Yesterday marked the anniversary of the great government gold heist of 1933 ordered by President Franklin D. Roosevelt.
On April 5, 1933, the president signed Executive Order 6102. It was touted as a measure to stop gold hoarding, but it was in reality, a massive gold confiscation scheme. The order required private citizens, partnerships, associations and corporations to turn in all but small amounts of gold to the Federal Reserve in exchange for $20.67 per ounce.
Loose monetary policy has dumped billions of dollars of easy money into the world’s financial systems over the last eight years, pumping up a whole slew of bubbles. We are still on the upside of the business cycle, with stock markets hitting record levels it seems like on a daily basis. But if history serves as any kind of indicator, a crisis is on the horizon.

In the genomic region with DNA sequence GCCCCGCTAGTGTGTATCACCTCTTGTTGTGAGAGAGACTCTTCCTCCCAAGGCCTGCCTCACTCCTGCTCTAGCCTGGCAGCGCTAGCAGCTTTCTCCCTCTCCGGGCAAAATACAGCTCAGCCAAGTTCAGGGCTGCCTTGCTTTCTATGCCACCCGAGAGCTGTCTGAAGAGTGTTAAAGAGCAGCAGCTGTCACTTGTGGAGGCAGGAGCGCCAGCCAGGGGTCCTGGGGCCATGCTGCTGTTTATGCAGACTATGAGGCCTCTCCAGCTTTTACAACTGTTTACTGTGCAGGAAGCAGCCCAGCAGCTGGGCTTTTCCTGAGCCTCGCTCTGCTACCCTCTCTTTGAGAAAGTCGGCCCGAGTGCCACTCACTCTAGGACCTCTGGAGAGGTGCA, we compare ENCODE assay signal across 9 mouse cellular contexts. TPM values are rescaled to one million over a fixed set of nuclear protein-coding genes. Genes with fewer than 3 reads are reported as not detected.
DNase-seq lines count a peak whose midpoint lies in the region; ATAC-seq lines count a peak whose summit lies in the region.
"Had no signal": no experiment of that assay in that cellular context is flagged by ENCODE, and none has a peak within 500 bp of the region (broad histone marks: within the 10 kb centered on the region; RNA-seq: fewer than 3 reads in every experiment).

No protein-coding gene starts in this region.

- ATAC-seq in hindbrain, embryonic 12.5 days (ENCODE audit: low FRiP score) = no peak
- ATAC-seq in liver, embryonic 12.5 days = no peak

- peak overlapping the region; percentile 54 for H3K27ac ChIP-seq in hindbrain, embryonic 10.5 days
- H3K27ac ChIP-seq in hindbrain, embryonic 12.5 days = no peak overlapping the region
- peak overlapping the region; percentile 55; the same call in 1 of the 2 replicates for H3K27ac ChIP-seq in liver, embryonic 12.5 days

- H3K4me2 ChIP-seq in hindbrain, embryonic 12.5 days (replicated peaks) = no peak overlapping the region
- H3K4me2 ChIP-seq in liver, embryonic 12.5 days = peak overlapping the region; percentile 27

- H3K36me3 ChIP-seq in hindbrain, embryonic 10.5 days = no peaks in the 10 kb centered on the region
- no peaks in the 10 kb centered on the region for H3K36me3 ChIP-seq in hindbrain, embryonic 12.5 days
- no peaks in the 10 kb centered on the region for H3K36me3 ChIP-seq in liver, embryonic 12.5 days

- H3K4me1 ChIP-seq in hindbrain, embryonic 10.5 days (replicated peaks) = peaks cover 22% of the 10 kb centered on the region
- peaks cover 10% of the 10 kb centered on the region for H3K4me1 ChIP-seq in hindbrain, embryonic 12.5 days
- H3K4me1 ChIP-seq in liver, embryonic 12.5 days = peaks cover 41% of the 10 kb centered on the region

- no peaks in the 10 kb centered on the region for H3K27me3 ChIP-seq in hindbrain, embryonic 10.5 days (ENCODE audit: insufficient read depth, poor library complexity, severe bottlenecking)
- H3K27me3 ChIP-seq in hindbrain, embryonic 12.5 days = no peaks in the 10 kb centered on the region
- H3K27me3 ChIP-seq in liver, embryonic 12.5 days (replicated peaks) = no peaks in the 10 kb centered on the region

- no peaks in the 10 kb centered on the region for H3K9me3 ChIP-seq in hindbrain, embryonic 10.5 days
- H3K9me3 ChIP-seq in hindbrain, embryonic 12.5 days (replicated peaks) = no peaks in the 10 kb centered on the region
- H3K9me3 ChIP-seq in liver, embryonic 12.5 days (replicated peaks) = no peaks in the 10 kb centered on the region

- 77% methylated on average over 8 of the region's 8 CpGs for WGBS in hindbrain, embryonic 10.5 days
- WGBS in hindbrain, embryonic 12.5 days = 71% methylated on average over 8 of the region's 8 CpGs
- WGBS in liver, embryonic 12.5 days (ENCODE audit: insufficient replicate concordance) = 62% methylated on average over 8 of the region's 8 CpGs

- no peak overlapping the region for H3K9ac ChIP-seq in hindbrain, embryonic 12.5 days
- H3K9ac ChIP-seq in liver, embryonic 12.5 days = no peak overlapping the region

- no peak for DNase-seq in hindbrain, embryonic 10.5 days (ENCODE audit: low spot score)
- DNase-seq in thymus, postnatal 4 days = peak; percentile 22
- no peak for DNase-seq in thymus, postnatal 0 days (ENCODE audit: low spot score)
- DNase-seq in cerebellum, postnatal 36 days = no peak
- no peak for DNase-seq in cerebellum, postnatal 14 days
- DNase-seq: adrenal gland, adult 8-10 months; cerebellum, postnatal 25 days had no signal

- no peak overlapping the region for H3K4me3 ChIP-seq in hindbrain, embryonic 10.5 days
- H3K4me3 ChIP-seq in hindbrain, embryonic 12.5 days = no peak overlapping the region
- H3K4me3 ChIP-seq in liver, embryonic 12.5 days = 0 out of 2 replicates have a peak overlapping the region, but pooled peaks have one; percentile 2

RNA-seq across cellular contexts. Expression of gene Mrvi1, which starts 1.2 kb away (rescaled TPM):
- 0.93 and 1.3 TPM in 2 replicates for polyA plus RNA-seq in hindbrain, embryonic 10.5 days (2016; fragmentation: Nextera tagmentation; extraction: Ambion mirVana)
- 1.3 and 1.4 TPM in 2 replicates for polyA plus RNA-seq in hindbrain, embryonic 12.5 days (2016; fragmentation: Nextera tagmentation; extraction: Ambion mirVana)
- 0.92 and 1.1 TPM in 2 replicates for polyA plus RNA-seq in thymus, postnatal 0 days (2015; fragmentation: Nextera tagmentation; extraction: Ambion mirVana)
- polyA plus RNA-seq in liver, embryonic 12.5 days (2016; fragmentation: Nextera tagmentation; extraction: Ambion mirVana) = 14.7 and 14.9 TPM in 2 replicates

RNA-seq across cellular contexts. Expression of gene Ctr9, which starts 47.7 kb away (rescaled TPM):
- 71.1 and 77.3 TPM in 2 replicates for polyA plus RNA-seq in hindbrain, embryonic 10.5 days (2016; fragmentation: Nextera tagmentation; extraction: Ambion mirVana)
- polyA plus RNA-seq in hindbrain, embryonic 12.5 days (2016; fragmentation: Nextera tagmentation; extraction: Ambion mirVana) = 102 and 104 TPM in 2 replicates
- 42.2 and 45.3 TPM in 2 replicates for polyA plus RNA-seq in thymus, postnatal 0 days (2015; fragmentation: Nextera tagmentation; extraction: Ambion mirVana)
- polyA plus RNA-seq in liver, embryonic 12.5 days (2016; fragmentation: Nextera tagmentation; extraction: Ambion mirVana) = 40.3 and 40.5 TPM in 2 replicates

What will precipitate it? That’s the proverbial $64,000 question.
Jim Rickards has compared financial crises to an avalanche. Snow piles up becoming increasingly unstable. Eventually, it reaches the point when all it takes is one more snowflake to set off an avalanche.
In a recent column, Rickards highlights three potential “snowflakes” that could set off the next deluge.
Over the last year, we’ve talked a lot about geopolitical risk. Could turmoil around the world now be the new normal?
Some analysts think so.
When we consider geopolitical risk, we tend to focus on things that are “out there.” We might think of military tensions between the US and North Korea, or war in the Middle East, or Brexit. But more and more, analysts are looking to the US as a significant source of geopolitical risk.